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Case Study Analysis of Food Fortification Compliance Systems in Latin America

Case Study Analysis of Food Fortification Compliance Systems in Latin America

Most recent estimates from the World Health Organization show that globally, 149.2 million children under the age of 5 years of age are stunted (too short for their age) and 45.4 million are wasted (underweight for their height). Around 45% of deaths among children under 5 years of age are linked to undernutrition, mostly occurring in low- and middle-income countries. In addition to physical detriment, poor nutrition also impairs the mental development of millions of children. The Nutrition team at the Bill & Melinda Gates Foundation (BMGF) is focused on the implementation of large-scale food fortification (LSFF) to address micronutrient deficiencies across the globe. A key part of the reliability and sustainability of a system is through compliance monitoring of fortified foods to the country-specific policy and regulatory standards. However, compliance systems have been a weak point in most fortification programs to date, frequently due to poor government monitoring & enforcement (M&E) on account of limited resources and budgets. The START team was asked to create three narrative case studies that reviews and analyzes existing national food fortification programs pertaining to select food vehicles and micronutrients in Chile (wheat with folic acid), Costa Rica (multiple food vehicles and micronutrients), and Guatemala (sugar with Vitamin A). The goal was to ultimately identify successful archetypes in M&E and procedures sustaining adequate levels of fortification.

Chile began mandatory fortification of flour in 1951 through legislation of article 350 of the Sanitary Regulation for Food Products. In 2000, article 350 was amended to add folic acid to the list of required micronutrients. Neural tube defects in newborns, including spina bifida, anencephaly, and encephalocele, are often preventable with folic acid fortification programs implemented with women of child-bearing age in mind. In Chile, the folic acid fortification program has been associated with significant decreases in neural tube defects. A 2004 evaluation conducted by academics sampled bread from 50 randomly selected bakeries in Santiago in addition to analyzing blood samples from volunteers who reported bread consumption. The evaluation found improved folate status in women of childbearing age and also identified a 40% decrease in neural tube disorders from the pre-fortification period to post-fortification, from 17.2 to 10.1 per 10,000 births.

Chile’s national fortification regulations do not prescribe a standard operating procedure for internal monitoring of folic acid at the level of wheat flour production, and there is no national standard for such internal monitoring. The milling sector has strong quality control and assurance systems in place, and mills and milling groups independently developed their own
standards of product production procedures. They are, however, not publicly available. Quality assurance checks rely on what can be learned from analysis of flour samples post-production rather than inspection at the production stage. Ministry of Health regional offices are required to inspect each mill four times a year, with inspectors taking flour samples for analysis. These samples are sent to a central laboratory, the National Reference Laboratory, which analyzes each sample for required micronutrients. Results of these monitoring activities are published every year, disaggregated by region and micronutrient. A review of Ministry of Health records in 2011 indicated significant improvements in food fortification quality over the previous three years, but not all regions were found to be observing the requirement to take samples four times a year from each mill. At that time, 9 of Chile’s 16 administrative regions had been sending fewer than four wheat flour samples a year for analysis. The 2011 report also suggests relatively low compliance with required folic acid levels in acquired samples. Although other micronutrients had higher levels of compliance, including 87% of samples with adequate thiamine levels and 90% with adequate riboflavin levels, just 10% of samples were in the required range for folic acid. Furthermore, fortification compliance varied within each given mill during that time, suggesting issues with consistency. However, this report dates to 2011 and conditions may have changed subsequently.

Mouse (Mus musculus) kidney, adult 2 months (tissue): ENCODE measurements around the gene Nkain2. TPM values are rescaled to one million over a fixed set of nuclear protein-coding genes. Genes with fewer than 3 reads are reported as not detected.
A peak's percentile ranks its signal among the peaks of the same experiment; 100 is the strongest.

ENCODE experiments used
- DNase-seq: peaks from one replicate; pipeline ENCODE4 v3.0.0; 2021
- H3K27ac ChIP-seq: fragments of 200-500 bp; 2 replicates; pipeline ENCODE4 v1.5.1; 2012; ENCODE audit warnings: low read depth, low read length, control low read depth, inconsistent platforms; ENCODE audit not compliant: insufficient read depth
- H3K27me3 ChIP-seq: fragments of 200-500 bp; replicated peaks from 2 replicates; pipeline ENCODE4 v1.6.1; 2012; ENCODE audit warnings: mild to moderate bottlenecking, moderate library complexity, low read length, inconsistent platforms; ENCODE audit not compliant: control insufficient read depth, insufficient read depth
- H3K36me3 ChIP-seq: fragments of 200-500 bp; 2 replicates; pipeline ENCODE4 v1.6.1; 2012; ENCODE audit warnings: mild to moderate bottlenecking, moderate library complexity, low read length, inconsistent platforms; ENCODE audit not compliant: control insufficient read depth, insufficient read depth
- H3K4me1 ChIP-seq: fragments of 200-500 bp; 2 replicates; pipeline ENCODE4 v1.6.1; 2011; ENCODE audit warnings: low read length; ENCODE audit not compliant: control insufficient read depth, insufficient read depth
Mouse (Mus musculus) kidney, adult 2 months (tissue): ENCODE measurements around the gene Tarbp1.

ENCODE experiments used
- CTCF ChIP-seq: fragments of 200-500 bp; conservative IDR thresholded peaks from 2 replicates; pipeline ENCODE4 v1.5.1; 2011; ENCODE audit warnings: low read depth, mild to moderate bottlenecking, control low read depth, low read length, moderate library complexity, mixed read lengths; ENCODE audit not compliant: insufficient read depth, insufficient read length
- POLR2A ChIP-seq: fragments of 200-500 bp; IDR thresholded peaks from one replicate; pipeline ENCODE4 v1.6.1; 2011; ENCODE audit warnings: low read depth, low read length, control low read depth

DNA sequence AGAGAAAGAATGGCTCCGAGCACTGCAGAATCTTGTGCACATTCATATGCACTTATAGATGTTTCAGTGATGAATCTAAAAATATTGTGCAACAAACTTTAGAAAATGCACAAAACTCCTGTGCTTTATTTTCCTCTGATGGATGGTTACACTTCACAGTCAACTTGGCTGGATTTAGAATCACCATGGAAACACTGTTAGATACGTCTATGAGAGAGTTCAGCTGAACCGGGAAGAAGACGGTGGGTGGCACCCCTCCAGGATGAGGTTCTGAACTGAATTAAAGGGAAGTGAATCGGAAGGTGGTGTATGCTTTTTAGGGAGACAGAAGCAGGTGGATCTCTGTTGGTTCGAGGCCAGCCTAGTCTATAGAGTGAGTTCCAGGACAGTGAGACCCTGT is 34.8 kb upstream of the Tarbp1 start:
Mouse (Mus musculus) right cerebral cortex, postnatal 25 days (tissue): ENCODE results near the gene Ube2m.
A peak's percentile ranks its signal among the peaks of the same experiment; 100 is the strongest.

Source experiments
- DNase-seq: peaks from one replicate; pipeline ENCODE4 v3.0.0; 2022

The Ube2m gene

Costa Rica has been a global model in its fight to improve public health through campaigns on LSFF, strengthening the primary healthcare system, sanitation, deworming, and immunization since the 1930s. The country has had tremendous results in indicators like under 5 mortality, maternal mortality, and life expectancy. Costa Rica's Ministry of Health included food fortification as a strategy in 1973 under the National Health Law. Regional health organizations like PAHO and ILSI have reported the reduction in micronutrient deficiency diseases. The prevalence of goiter due to iodine deficiency was reduced from 18% in 1969 to 4% in 1979; retinol deficiency, which was mostly affecting preschool children, went from 33% in 1966 to 2% in 1981. A study looking at the effect of folic acid fortification found a 51% decrease in prevalence of neural tube defects from the pre-fortification period to the post-fortification period. Finally, a study looking at the effectiveness of the iron fortification program resulted in a reduction of anemia in children from 19% to 4% and in women from 18% to 10%.